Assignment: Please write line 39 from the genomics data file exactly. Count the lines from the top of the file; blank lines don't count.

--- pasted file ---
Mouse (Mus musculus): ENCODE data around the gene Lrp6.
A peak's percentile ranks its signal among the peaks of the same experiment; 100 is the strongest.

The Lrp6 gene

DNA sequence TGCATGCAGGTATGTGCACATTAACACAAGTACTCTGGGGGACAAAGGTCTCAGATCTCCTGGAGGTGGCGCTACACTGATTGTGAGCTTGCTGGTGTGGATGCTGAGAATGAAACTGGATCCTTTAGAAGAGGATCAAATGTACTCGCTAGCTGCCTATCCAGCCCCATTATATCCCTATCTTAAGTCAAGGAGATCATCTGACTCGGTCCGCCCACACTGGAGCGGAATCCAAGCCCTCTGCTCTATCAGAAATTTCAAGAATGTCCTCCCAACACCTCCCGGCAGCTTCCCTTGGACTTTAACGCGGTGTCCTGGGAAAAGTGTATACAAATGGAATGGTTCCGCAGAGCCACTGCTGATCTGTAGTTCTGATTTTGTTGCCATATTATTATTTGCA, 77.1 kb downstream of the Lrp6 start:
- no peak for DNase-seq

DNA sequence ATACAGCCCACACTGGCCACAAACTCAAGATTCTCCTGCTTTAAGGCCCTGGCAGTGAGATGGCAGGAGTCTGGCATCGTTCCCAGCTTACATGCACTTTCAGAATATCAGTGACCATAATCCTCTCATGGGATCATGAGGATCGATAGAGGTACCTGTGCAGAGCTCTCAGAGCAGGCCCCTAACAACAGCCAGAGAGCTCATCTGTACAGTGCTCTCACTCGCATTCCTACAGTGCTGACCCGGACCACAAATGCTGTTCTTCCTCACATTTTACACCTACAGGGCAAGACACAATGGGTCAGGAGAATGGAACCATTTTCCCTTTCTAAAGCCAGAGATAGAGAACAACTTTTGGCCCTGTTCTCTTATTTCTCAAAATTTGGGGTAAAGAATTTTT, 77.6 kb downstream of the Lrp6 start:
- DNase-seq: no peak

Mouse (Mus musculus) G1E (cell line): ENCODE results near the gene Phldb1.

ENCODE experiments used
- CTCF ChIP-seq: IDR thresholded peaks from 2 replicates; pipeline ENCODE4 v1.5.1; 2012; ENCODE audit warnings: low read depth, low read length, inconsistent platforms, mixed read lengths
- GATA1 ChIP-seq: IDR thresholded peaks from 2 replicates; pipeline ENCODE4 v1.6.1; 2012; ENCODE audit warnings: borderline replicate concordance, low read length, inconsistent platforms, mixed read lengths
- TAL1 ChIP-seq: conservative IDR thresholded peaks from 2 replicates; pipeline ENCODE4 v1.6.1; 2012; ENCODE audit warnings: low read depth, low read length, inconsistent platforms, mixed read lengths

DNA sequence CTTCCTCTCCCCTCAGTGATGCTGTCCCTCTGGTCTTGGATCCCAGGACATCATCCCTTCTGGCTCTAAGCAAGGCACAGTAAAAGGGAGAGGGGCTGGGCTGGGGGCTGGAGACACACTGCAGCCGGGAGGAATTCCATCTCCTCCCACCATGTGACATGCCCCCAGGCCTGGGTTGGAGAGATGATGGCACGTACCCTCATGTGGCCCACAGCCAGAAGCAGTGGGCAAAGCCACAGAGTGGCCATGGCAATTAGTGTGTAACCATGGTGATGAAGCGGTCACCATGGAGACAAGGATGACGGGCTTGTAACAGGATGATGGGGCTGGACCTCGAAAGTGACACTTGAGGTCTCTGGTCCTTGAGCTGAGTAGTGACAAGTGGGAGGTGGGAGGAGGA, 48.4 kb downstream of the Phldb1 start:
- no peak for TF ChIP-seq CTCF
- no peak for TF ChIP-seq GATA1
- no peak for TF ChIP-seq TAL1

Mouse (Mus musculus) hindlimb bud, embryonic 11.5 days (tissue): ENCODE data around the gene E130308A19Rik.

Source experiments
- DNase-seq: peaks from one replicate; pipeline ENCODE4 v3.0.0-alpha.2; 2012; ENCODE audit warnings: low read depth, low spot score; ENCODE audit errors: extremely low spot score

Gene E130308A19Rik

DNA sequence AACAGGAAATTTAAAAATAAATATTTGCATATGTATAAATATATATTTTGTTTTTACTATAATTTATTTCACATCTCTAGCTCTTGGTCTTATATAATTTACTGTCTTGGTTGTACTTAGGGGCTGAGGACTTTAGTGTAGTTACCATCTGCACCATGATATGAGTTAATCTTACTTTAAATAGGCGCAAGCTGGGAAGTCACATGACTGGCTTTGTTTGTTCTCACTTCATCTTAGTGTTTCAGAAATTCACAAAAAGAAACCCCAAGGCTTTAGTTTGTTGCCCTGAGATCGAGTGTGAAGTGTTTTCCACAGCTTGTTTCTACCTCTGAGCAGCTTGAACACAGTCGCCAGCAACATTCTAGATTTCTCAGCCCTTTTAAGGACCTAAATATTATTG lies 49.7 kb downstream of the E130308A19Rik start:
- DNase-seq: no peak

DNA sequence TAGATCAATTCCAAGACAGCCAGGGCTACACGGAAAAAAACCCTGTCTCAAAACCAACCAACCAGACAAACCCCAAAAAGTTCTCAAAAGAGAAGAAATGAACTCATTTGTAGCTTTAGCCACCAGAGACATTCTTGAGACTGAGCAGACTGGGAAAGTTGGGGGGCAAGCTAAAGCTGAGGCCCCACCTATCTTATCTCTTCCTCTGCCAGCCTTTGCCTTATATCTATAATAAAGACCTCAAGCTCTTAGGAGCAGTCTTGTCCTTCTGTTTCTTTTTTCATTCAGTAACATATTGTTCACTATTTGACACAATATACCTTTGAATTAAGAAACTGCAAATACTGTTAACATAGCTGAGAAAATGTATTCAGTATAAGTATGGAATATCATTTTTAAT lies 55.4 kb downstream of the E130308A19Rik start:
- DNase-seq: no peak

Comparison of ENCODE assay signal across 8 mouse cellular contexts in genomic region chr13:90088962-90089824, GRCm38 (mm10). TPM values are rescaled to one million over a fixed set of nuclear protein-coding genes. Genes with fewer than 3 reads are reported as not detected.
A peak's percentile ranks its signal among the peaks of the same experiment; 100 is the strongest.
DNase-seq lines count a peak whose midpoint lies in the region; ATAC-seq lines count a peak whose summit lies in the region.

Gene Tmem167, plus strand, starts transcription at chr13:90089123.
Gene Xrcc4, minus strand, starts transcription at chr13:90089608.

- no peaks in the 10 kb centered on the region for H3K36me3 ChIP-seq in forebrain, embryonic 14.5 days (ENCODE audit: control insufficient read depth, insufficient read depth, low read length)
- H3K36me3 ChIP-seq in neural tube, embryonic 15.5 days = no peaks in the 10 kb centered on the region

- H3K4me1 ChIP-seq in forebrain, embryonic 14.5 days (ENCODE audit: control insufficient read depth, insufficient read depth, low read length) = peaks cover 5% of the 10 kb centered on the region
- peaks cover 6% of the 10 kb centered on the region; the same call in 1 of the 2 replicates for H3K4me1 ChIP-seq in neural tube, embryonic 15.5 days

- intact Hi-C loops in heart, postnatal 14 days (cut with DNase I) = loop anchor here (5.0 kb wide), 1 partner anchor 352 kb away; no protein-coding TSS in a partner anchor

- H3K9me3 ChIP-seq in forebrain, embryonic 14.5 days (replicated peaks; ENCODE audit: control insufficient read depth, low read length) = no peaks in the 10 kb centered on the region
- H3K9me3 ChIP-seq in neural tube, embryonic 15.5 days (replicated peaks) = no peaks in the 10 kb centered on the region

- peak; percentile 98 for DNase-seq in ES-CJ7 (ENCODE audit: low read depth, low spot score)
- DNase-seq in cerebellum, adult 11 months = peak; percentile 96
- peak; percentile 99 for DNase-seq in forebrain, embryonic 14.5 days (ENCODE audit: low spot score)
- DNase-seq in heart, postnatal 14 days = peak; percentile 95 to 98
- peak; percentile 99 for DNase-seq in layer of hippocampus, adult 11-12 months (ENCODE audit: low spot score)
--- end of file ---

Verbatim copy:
- peak; percentile 99 for DNase-seq in forebrain, embryonic 14.5 days (ENCODE audit: low spot score)